Welcome to UW Psychiatry

Welcome to the Department of Psychiatry and Behavioral Sciences!

With nearly 1,000 faculty, staff, and trainees, our department serves a five-state region known as WWAMI (Washington, Wyoming, Alaska, Montana, and Idaho). We enjoy many of the same qualities as our Pacific Northwest home: an entrepreneurial spirit, a sense of discovery and a deep appreciation for the beauty and the diversity of our region and its people. We are an integral part of the University of Washington, a leading global university, and of the UW School of Medicine, a top ranked school in research and in primary care.  We are dedicated to improving the health of the public through research and discovery, training the next generation of health professionals and researchers, and improving the lives of people, one patient at a time.

Our scientists are engaged in cutting-edge research that helps us better understand the brain and behavior, paving the way for new treatments that will ultimately improve the lives of people in Seattle and around the world. Our research portfolio includes work in neurodevelopment and healthy brain aging, autism, a wide range of mental health and addiction problems and programs that bring much needed mental health care to underserved populations in the United States and abroad.  One of our best known innovations is the Collaborative Care model in which psychiatrists and other mental health specialists work closely with primary care providers to care for the emotional and physical needs of our patients. Our research has demonstrated that Collaborative Care leads to better patient satisfaction, better clinical outcomes and lower health care costs, helping us achieve the ‘Triple Aim’ of Health Care Reform.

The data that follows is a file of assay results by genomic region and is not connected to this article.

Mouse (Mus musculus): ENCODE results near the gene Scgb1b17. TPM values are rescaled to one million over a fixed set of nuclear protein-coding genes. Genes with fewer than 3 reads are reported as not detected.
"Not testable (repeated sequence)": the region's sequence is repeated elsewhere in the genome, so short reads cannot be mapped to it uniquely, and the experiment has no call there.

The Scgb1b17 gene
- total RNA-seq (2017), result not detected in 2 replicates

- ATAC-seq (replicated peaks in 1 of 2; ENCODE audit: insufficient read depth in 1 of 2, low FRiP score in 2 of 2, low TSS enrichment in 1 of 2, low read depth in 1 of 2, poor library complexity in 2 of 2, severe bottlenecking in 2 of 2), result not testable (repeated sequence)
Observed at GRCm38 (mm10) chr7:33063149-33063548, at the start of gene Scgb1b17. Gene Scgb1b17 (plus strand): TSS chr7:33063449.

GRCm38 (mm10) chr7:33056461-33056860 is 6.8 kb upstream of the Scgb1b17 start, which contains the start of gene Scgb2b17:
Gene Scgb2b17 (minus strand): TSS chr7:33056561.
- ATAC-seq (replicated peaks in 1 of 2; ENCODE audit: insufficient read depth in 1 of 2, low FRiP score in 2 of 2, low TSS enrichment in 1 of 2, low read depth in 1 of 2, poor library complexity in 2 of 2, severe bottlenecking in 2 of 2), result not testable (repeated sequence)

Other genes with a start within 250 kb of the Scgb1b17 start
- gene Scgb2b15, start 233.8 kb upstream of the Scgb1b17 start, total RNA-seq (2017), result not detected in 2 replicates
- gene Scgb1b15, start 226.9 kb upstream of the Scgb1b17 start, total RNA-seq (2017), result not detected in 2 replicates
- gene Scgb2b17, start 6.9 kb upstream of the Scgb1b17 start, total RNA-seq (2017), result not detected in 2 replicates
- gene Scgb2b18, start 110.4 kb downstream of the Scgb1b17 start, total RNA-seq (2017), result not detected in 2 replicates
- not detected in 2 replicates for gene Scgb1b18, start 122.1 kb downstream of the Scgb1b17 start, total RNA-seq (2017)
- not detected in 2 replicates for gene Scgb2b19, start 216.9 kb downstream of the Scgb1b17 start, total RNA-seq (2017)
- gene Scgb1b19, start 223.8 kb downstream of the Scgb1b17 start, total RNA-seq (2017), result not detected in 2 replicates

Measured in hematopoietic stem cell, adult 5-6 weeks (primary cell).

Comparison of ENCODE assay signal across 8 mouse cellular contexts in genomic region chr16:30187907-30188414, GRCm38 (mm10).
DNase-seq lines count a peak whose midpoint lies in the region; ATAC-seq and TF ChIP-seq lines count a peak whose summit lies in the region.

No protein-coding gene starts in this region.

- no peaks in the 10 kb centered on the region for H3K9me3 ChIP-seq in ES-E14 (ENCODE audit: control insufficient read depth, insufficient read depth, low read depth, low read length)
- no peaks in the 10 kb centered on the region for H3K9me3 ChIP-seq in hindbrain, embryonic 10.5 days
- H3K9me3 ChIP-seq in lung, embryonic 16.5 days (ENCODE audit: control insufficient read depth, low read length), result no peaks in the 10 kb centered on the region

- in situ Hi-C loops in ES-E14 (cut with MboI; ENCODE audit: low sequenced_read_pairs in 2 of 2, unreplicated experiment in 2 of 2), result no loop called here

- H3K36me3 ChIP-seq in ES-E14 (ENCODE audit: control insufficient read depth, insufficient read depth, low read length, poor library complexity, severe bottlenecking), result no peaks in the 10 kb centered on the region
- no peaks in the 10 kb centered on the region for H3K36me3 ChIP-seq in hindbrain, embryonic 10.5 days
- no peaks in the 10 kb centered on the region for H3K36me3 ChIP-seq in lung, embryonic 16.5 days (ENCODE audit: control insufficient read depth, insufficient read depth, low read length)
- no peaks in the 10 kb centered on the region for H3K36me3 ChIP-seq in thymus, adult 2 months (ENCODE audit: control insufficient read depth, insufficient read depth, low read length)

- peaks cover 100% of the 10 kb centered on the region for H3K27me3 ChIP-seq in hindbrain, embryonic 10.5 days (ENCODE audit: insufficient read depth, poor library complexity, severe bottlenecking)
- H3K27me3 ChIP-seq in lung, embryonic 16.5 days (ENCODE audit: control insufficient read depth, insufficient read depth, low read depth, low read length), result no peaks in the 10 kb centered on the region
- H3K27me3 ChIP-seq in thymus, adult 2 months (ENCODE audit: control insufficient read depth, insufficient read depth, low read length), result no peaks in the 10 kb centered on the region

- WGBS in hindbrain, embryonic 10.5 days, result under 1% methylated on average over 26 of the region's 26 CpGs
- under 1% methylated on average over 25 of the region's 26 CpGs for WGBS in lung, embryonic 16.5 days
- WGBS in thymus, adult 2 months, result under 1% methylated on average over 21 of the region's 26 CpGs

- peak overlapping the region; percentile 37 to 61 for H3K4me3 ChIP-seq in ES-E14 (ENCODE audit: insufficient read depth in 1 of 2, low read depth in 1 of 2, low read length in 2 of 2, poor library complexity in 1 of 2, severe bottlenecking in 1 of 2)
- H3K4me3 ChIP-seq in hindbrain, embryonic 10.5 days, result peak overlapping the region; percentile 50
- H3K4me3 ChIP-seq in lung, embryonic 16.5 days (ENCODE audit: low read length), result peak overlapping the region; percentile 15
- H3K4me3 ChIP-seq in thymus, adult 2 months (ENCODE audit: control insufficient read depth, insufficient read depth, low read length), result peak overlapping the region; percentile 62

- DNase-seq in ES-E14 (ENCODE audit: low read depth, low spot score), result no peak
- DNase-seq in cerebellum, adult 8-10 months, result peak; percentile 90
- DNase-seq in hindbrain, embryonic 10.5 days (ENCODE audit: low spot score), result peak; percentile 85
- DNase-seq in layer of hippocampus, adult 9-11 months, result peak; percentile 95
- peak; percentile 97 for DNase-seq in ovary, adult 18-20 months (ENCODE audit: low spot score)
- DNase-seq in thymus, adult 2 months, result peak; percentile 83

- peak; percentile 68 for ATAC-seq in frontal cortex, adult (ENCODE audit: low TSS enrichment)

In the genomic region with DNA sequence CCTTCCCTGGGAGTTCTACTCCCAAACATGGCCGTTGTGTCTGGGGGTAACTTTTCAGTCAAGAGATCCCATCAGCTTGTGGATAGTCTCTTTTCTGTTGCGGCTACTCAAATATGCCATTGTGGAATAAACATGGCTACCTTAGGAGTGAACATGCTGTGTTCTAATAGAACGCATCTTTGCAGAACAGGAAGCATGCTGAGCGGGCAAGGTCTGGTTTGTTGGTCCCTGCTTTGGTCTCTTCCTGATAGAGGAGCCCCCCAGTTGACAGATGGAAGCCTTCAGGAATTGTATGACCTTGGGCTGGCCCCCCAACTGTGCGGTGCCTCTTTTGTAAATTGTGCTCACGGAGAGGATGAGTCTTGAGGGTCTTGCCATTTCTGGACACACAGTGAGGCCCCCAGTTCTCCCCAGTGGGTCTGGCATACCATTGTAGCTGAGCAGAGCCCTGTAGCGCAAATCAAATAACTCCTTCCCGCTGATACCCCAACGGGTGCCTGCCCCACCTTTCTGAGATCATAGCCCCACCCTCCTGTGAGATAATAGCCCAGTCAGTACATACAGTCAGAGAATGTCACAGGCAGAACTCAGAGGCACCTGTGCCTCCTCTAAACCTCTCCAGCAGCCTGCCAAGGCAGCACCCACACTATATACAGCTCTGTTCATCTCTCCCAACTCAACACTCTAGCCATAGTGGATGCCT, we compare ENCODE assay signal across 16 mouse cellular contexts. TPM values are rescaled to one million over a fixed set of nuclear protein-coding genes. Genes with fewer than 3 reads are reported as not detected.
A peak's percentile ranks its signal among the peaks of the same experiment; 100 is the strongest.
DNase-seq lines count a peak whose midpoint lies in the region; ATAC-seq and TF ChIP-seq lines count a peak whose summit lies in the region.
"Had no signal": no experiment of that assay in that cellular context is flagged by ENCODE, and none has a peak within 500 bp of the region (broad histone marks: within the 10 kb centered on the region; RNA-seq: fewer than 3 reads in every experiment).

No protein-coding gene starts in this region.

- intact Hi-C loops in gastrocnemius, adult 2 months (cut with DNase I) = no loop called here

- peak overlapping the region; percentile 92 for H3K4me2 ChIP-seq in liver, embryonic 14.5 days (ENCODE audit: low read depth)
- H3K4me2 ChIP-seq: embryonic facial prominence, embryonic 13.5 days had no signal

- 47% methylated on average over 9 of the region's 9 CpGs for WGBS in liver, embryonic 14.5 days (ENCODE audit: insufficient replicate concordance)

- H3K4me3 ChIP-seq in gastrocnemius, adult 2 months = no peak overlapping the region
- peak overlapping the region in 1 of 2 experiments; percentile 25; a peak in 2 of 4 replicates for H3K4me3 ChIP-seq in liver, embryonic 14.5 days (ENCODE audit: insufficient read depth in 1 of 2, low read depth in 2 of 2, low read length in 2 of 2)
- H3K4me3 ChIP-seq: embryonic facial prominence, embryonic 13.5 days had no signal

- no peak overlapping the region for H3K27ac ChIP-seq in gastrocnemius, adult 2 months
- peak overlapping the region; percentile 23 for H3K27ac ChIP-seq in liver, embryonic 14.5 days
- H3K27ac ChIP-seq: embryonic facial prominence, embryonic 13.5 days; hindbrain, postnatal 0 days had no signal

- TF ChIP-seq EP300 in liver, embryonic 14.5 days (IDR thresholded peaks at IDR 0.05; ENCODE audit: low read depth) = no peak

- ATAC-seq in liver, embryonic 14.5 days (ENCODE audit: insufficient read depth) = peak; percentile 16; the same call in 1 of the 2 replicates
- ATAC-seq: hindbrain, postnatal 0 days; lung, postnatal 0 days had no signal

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In the News

The Atlantic | April 2017 Issue
Clinical instructor Tony Rousmaniere, PsyD, writes about the struggles of assessing the helpfulness of psychotherapy in some patients and how measurement-based care and routine outcome monitoring can help.

Eric Trupin and Son Receive the Norm Maleng Advocate for Youth Award
The Center for Children and Youth Justice (CCJY) honored Eric Trupin, PhD, and his son, Casey Trupin, with the Norm Maleng Advocate for Youth Award at the annual CCJY breakfast in March. The award recognizes those who show exemplary leadership, dedication, advocacy for and commitment to the youth and families of Washington who become involved in our juvenile justice and/or child welfare systems. The father-son honorees share a legacy of work in shaping better outcomes for systems youth.

Motherboard.Vice.com | March 4, 2017
Researchers led by Patricia Areán, PhD, are using a video game-like digital therapy called Evo to combat depression in people over 65. Studies to date have shown promising results.


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Department Facts

Please see our Department Fact Sheet for an overview of our department.